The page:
Senior state official Xia Baolong joins Shenzhen seminar to hear views on Hong Kong electoral reforms as part of push for ‘patriots governing city’

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Top Beijing officials gathered in Shenzhen on Sunday for a high-powered seminar on ensuring “patriots govern Hong Kong”, during which a former president of the Legislative Council called for drastic reforms to shake up Hong Kong’s legislature and district councils.

The sweeping changes proposed by Rita Fan Hsu Lai-tai, also a former delegate to the National People’s Congress Standing Committee, include requiring candidates to obtain nominations from the Election Committee, a 1,200-member body dominated by pro-establishment business elites and community leaders, before running as lawmakers.

Sunday’s seminar was joined by Xia Baolong, head of the State Council’s Hong Kong and Macau Affairs Office, his deputy Zhang Xiaoming, and Luo Huining, director of Beijing’s liaison office in Hong Kong.

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Phoenix TV reported that during the seminar, Xia said: “The important message that the central government has repeatedly expressed to Hong Kong is that ‘one country two systems’ will not change, not now, not in the future”.

Xia also said after more than 20 years of implementation, “one country, two systems” had proved to be a fit for China’s national development, and the situation in Hong Kong. The policy of “Hong Kong people governing Hong Kong” must be executed by patriots, he added.

According to the broadcaster, about 30 people attended the seminar. Apart from Xia, Zhang and Luo, Zheng Yanxiong, head of Beijing’s national security office in Hong Kong, as well as several mainland academics, were also there.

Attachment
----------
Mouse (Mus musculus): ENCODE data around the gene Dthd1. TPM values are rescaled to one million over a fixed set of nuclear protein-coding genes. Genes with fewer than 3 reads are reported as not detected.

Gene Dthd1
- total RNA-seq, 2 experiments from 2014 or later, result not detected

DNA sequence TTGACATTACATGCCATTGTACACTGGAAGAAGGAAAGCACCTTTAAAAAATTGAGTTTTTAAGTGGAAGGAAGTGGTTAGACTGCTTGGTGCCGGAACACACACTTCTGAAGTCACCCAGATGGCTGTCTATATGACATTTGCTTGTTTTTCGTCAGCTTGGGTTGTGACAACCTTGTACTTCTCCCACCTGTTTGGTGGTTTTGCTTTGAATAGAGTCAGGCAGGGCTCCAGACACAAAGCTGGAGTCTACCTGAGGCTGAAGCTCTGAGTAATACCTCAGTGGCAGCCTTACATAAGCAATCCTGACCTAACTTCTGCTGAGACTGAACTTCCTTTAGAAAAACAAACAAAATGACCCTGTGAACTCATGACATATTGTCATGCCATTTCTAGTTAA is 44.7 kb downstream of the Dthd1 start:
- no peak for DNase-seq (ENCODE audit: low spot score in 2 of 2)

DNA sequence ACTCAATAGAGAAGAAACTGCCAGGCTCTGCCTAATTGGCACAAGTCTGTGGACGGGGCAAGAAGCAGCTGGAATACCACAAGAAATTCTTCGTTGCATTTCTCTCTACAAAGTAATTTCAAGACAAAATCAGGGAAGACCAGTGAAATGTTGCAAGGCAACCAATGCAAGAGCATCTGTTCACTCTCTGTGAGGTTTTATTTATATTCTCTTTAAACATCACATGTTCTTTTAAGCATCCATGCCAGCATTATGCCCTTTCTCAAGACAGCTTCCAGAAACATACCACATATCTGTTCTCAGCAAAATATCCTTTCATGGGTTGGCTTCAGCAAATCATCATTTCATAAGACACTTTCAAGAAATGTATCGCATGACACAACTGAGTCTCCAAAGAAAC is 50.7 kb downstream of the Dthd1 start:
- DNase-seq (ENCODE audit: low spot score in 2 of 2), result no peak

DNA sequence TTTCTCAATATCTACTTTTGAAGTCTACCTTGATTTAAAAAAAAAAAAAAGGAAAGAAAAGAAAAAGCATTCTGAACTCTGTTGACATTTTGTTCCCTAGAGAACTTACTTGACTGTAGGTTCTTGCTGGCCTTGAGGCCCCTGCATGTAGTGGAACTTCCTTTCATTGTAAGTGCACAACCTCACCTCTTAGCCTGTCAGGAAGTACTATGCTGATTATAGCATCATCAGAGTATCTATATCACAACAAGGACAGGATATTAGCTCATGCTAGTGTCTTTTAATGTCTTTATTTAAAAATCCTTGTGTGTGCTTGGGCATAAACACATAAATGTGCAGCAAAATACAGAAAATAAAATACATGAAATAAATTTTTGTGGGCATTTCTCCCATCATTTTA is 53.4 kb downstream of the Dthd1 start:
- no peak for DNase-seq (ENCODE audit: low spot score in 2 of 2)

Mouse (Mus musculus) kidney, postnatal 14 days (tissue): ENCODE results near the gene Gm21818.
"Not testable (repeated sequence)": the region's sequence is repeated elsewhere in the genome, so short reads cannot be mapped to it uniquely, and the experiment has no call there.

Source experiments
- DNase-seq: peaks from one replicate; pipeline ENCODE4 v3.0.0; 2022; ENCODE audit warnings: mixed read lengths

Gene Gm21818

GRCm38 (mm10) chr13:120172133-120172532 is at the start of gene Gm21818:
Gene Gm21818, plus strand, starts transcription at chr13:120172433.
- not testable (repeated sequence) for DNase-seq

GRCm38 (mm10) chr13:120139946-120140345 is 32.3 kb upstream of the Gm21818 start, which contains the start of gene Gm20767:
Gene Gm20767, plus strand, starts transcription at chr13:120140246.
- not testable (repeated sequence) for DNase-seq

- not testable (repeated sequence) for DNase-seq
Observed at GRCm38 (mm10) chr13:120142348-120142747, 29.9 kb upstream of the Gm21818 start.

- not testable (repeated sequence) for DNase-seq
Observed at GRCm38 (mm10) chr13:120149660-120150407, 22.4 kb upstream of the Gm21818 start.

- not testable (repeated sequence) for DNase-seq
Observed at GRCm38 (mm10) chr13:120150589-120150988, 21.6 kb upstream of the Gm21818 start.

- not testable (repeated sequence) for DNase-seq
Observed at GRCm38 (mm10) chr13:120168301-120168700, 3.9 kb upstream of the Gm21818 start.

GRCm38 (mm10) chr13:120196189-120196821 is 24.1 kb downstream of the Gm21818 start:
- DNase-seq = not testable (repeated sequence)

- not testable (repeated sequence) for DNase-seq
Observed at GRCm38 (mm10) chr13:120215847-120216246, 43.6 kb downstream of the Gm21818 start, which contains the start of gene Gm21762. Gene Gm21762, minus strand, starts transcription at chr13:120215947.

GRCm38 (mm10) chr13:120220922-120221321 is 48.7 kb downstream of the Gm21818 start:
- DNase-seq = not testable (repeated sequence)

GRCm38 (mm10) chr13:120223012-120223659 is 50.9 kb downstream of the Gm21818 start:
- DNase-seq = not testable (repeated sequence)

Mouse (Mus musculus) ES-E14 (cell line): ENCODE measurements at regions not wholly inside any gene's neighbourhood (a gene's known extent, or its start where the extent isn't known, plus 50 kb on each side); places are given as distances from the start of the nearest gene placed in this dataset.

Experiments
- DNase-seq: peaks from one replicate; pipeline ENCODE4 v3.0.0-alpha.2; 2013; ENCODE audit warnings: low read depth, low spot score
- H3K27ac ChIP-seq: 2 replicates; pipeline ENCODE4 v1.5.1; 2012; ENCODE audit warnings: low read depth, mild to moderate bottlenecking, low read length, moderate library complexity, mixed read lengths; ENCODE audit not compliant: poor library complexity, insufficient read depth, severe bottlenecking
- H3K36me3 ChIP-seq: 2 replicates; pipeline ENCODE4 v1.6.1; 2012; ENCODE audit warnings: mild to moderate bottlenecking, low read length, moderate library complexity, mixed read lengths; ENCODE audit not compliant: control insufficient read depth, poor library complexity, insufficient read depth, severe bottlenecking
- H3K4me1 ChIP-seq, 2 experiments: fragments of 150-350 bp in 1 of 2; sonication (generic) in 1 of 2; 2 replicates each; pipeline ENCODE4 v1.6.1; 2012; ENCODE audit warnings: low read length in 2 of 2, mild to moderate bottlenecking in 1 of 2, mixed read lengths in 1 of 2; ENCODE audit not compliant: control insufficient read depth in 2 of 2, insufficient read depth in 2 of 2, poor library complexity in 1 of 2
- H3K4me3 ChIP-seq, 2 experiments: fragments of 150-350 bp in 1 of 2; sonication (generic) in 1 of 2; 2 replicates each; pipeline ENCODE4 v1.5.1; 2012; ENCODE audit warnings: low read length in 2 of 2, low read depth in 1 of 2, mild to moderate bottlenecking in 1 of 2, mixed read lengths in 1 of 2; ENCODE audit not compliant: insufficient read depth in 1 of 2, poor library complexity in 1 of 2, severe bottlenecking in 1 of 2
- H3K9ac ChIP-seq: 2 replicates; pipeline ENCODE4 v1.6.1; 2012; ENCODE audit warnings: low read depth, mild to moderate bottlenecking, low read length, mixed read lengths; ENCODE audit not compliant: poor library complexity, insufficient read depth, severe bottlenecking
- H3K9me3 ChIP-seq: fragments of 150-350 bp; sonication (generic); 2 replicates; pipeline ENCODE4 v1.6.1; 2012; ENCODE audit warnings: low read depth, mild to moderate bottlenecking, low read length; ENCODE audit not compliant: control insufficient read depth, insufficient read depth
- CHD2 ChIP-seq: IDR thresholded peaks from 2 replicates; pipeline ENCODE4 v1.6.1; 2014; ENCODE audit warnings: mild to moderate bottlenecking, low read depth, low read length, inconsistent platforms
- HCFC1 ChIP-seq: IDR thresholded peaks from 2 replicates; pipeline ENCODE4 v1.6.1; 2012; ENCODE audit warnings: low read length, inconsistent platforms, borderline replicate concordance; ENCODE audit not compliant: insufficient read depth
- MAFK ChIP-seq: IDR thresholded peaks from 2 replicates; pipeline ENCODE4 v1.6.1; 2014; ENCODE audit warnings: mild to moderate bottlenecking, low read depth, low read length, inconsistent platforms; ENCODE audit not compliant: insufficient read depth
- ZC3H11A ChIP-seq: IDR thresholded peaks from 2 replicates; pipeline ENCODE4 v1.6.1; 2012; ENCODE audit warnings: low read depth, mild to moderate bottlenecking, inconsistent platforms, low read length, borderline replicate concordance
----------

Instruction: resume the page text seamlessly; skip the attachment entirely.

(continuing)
From the Hong Kong side, apart from Fan, attendees include Basic Law Committee member Albert Chen Hung-yee, Executive Council member Arthur Li Kwok-cheung, property tycoons Gordon Wu Ying-sheung and Peter Woo Kwong-ching, and economist Professor Lawrence Lau Juen-yee.

Endorsing earlier suggestions raised by pro-establishment figures, Fan also proposed scrapping district councillors’ 117 seats on the committee, which will elect the city’s leader next year, and give it to pro-Beijing members of prominent mainland Chinese groups, such as the All-China Federation of Industry and Commerce, and All-China Women’s Federation.

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She also suggested abolishing the five so-called super seats in the legislature, and breaking the current five geographical constituencies into at least 10.

Fan said her proposals were aimed at ensuring at least two-thirds of the seats in the legislature would be taken by “those who are clearly patriots”.

The two-thirds majority was seen as a crucial number as the passing of some of the legislature’s most important proposals require such a high proportion of support. Such proposals include any political reform initiated by the Hong Kong government.

Xia had declared in a forum in Beijing last Monday that Hong Kong’s administrative and electoral systems needed a fundamental revision to ensure only patriots held key positions in all three branches of government – the executive, legislature and judiciary – as well as statutory bodies.

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The latest seminar in Shenzhen also came days before the launch of the annual plenary session of the Chinese People’s Political Consultative Conference (CPPCC), the country’s top political advisory body, and the National People’s Congress (NPC), the country’s highest legislature.

Sources previously told the Post that apart from endorsing China’s next five-year plan, the NPC and the CPPCC would scrutinise Beijing’s move to shake up the city’s electoral systems based on the patriots principle.